Reviewed By: Evan Peterson PT, DPT
Ankle sprains are one of the most common injuries and occur in a variety of different settings. Whether it is a young athlete or an individual who rolls their ankle by missing a step, many will experience and ankle sprain at least once in their lifetimes. Chronic Ankle Instability or CAI is typically caused by repetitive lateral ankle sprains and can result in articular changes or degenerative osteoarthritis in the ankle. The ankle is an important joint for walking and balance and in order to perform both tasks well, a person must be able to utilize various neuromuscular strategies which include both feedback and feedforward control. In its simplest terms, feedback control is reactive whereas, feedforward control is proactive. Feedback control is our body’s ability to respond to a changing environment and feedforward control is our body’s ability to prepare for an environment we expect. It is proposed that those with CAI have deficits in both feedback and feedforward neuromuscular control. What this means for preventing reoccurring ankle injury is that a person with CAI may have difficulty adjusting their foot and ankle posture to create stability while attempting functional or recreational activities.
Yen et al. 2016 wanted to confirm their belief that people with CAI have impairments in their feedforward and feedback control during walking. Previously, they conducted a similar study testing feedback control of healthy subjects while walking. They found significant increase in ankle positioning (less inversion) while walking due to external loads.
The authors selected 12 students from Northeastern University who had no significant differences. The subjects filled out a Cumberland Ankle Instability Tool (CAIT) to determine the severity of their recurring ankle sprain. In this study, recurring ankle sprain was defined as at least 2 ankle sprains in the past 6 months. Control subjects scored highly on the CAIT and did not report ankle sprain in the past year. Ankle movement was captured via a motion capture system comprising of 6 cameras. Patients were asked to walk on a treadmill at a self-selected comfortable pace for 3 separate conditions. The first condition acted as a baseline, the second was the intervention phase in which sandbags were placed on the subject’s lateral metatarsal bones, forcing inversion, and the third condition had the bags removed.
The baseline condition showed no significant difference between amount of inversion; however, the CAI group had a trend toward more inversion. During the intervention phase of the trial, both groups showed a change in the amount of eversion over a period of time. The group without CAI had increased eversion throughout the trial whereas the CAI group originally corrected to a more everted position but soon returned to baseline measures. After the weights were removed in the third condition, the increase in ankle eversion carried over in the control group. The CAI group showed a return to baseline suggesting no after effect from the external load.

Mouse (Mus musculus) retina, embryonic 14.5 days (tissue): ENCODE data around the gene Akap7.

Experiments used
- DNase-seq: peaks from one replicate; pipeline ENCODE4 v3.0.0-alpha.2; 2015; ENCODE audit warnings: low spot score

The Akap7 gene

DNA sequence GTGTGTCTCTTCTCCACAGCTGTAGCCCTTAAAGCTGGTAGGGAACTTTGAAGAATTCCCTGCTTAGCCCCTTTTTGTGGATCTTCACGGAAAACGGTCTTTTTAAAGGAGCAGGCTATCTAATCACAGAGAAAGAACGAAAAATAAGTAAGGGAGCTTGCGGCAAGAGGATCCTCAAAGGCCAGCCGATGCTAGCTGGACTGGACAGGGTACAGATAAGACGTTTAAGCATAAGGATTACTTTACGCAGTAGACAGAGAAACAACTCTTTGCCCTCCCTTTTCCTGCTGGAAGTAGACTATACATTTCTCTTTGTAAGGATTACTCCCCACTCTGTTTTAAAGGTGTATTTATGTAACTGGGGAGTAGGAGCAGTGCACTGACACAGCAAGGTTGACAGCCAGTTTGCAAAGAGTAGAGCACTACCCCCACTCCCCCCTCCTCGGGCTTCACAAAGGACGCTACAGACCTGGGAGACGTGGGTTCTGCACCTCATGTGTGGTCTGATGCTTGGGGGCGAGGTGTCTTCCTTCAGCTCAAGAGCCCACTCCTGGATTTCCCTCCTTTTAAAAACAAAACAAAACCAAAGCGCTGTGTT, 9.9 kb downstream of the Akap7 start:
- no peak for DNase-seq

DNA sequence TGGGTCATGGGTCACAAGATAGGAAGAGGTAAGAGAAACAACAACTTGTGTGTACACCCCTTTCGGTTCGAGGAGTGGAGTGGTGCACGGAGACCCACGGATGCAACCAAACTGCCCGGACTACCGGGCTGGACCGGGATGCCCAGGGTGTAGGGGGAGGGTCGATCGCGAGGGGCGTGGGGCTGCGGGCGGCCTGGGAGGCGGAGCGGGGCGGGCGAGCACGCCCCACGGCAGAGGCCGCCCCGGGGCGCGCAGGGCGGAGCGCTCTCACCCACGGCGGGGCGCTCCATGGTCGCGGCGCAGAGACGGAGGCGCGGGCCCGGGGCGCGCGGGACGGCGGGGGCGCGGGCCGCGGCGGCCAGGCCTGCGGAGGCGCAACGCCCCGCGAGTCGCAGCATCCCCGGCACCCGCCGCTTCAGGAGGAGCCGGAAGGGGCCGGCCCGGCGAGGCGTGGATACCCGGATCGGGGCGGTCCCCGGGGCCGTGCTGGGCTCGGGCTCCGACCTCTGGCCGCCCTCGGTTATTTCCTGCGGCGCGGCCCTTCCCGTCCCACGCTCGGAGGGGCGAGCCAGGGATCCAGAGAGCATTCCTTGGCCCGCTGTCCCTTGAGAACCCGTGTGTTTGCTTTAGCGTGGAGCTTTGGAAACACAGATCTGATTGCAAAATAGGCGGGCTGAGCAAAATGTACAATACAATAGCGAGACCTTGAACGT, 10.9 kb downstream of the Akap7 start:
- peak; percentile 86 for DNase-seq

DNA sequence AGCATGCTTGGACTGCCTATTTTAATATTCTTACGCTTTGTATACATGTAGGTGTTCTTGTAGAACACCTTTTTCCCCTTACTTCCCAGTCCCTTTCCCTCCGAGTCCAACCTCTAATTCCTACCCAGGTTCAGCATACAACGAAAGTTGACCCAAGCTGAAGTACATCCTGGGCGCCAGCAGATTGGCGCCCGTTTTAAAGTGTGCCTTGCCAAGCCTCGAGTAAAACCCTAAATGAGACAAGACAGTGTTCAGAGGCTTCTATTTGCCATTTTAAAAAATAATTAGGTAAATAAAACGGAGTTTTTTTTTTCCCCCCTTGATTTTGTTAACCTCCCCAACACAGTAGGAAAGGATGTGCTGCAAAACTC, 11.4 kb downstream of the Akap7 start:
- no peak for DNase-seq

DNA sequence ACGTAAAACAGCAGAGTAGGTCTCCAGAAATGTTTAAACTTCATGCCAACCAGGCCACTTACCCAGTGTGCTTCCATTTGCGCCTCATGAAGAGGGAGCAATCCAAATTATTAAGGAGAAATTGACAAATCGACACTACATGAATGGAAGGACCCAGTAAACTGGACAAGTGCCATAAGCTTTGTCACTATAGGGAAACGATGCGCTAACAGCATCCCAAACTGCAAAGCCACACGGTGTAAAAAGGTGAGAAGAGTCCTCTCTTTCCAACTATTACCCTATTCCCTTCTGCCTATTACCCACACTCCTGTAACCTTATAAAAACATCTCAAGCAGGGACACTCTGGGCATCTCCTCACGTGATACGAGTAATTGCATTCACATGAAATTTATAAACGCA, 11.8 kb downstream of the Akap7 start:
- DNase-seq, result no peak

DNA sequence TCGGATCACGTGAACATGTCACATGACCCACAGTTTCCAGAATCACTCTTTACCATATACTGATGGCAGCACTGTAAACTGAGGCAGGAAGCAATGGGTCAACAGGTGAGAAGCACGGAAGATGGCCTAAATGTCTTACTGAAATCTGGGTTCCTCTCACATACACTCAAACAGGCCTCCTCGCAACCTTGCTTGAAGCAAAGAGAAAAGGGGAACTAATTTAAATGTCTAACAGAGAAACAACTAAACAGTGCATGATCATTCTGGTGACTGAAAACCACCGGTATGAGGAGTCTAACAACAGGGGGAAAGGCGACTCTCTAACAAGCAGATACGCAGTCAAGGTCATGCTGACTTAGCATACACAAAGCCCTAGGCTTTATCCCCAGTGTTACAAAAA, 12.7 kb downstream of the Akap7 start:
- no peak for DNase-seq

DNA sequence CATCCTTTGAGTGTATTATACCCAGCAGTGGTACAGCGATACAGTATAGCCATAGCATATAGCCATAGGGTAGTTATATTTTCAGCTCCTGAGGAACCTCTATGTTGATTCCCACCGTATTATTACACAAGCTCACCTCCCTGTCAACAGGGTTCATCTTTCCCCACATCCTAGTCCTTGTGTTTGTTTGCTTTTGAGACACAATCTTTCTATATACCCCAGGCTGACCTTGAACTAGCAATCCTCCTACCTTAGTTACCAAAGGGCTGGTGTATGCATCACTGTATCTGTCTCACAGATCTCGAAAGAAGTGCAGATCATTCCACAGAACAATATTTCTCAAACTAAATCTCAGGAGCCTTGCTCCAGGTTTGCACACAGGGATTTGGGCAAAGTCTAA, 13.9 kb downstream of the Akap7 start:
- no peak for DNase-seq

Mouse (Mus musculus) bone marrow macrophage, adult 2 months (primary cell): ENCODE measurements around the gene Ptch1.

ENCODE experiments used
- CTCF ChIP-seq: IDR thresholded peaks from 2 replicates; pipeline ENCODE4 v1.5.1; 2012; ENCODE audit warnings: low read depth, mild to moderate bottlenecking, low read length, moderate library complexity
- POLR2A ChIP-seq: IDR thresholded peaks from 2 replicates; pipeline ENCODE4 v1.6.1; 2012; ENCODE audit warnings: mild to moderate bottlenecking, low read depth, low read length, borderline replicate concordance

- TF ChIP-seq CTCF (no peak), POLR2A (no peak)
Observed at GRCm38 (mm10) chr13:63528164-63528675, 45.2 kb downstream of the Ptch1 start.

The results show that with external load both the control group and the group with CAI are able to respond to changes in their environment but the CAI group has difficulty doing so for a prolonged amount of time. The authors of this article were unable to identify a specific reason for this occurrence, but were able to formulate a few hypotheses. First is that the individuals were able to detect changes in the environment, but overtime became less sensitive to these changes. A less likely explanation is that the individuals with CAI have decreased everter muscle strength and endurance. These results suggest feedback control is somewhat diminished in those with CAI. The period in which the sandbags were removed was utilizing to assess a person’s ability to rely on feedforward control. The authors believe due to small changes in the after effect further studies should be conducted to determine the quality of feedforward control in those with CAI.
Physical Therapy First
At Physical Therapy First, our therapists are trained to develop exercises and assess a patient’s strategies when balancing or walking. Following ankle sprain or recurring ankle sprains it can be important to practice utilizing your feedback and feedforward controls in order to retrain your ankle and foot musculature for prevention of future ankle sprain. If you are struggling with an ankle that continues to roll with sports or with household tasks, please contact us and we will be happy to assist you.
Feedback and Feedforward Control During Walking in Individuals With Chronic Ankle Instability (jospt.org)